The Problem: I am a chronic double-booker.
I don’t do it on purpose, mind you–my brain simply seems to have a block when it comes to lining up dates and events. For example, you could tell me your birthday is January 31. Then you could tell me that today is January 31. But I often still will not make the connection that those two January 31s are the same thing and that in fact, today is your birthday.
The same thing goes for those dentists’ appointments I arrange at the same a time when the sitter would be out of town, or making a date to go to the movies with a friend the same night as the school play.
After too many embarrassing, apologetic “I have to bow-out” phone calls, I realized that when I double-book, one of three things (or all three things at once!) is going on:
- I don’t pay close enough attention to what was being asked.
- I respond to requests too quickly, not taking enough time to think them through first.
- I try to keep track of too many details and dates in my head.
- Understand the commitment. Like most moms, I have a constant little marching hymn of tasks inside my brain that I need to attend to, such as: sign the report card, pack the snacks, don’t forget the milk, etc. When a new piece of information is introduced, it doesn’t always “take” right away. So I make sure I get it, even if it means I ask my friends and family to repeat themselves two dozen times: “So, I know you just told me this a minute ago, but when exactly do you need to leave?” And then follow up with a text message. Just to make sure. Sorry if it drives you crazy: it’s better than being stood up, though, right?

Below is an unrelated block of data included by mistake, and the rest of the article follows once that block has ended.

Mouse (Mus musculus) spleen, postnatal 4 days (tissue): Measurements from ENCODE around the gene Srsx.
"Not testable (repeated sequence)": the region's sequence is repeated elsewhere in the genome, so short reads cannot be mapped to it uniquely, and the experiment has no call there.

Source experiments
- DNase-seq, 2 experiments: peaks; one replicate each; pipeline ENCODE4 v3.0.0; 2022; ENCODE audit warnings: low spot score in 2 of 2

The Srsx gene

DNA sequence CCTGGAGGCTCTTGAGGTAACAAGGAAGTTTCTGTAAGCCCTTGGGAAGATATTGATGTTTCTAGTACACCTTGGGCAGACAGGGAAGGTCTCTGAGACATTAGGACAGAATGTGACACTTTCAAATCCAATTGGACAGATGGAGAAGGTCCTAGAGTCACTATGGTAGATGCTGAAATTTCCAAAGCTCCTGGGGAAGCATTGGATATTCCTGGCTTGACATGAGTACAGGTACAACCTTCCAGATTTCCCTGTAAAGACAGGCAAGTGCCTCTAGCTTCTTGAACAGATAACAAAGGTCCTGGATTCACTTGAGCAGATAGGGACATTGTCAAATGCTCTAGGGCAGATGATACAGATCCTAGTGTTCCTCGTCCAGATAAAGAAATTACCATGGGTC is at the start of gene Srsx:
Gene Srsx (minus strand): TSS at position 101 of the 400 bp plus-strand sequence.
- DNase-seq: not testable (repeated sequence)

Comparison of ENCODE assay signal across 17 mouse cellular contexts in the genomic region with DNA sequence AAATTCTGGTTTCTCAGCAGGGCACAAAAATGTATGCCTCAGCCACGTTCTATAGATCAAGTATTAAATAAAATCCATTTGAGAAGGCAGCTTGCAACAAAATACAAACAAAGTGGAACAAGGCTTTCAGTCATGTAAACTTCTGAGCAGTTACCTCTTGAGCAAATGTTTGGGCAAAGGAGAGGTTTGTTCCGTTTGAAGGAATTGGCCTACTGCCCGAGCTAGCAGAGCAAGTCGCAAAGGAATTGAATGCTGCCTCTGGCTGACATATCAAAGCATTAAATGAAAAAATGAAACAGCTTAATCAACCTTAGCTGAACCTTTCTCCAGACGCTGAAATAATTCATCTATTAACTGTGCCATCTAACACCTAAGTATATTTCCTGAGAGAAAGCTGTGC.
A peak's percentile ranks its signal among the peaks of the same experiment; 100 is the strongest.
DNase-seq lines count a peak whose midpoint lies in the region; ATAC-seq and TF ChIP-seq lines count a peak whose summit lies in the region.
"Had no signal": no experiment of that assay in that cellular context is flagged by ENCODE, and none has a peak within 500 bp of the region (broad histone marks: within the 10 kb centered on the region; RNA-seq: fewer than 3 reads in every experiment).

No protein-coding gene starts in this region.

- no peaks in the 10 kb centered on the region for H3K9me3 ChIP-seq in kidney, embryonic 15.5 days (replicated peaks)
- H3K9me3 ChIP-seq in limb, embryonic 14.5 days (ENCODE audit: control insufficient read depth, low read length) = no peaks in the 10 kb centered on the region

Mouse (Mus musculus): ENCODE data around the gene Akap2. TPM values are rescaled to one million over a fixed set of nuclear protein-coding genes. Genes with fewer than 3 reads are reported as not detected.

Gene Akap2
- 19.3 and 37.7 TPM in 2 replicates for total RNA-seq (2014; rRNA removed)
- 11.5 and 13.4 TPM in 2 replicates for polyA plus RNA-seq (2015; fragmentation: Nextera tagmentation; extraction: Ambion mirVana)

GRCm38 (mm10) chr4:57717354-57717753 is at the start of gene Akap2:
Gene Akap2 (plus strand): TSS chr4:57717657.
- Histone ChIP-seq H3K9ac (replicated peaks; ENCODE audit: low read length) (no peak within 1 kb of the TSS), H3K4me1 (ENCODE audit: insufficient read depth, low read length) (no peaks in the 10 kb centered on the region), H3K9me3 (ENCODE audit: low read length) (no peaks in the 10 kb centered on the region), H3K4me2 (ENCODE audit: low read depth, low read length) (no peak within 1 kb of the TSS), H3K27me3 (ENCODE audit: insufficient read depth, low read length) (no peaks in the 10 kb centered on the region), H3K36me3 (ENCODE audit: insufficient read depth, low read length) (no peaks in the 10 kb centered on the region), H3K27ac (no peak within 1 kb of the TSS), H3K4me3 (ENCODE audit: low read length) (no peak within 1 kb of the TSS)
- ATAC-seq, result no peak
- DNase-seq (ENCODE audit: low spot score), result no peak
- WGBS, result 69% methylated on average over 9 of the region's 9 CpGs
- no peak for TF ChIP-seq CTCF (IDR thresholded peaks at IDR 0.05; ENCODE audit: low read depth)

- Say “Let me get back to you.” Whenever anyone would ask if I could do something, I used to say “yes” immediately. Girls’ night out? Sure! Lunch meeting? Absolutely! November 10th deadline for a feature article? Of course! Only later would I realize that the girls’ night was planned during a family wedding, the lunch meeting was on the day that I’d agreed to read to my first-grader’s class, and that feature article due November 10th — my son’s birthday. So now, I don’t commit unless I’m check first that I’m free.
- Simplify your calendar system. I used to have a heavy day-planner where I could write a calendar item in eight different places. But I’d always forget where I wrote them down. Heck, even getting past the zipper closure was a deterrent to using the planner; and it didn’t help that it took up my whole purse, either.
Now I use a month-at-a-glance calendar (which I then duplicate on Google Calendar every few days for my husband, who refuses to deal with antiquated “analog” systems), paired with a daily paper to-do list and a large dry-erase board where I keep a master list of tasks. It’s not fancy, but it works for me.
For more on organizing your time, pre-order my book, The Happiest Mom. Chapter Eight, “Have a Plan,” will help you work through your own tendencies and weak spots to come up with a simple and doable approach to managing your time, staying organized and getting things done.
Tell us: What are your time management secrets?
As a mom of five and blogger, author and writer, Meagan Francis spends the bulk of her time trying to balance kissing boo-boos with meeting deadlines (sometimes doing both simultaneously). But while life with kids is often chaotic and frustrating, Meagan believes a mother’s life can be rewarding and fun—and that all moms deserve a little more happiness. Her book The Happiest Mom: Ten Secrets To Enjoying Motherhood, will be published in partnership with Parenting magazine in April of 2011.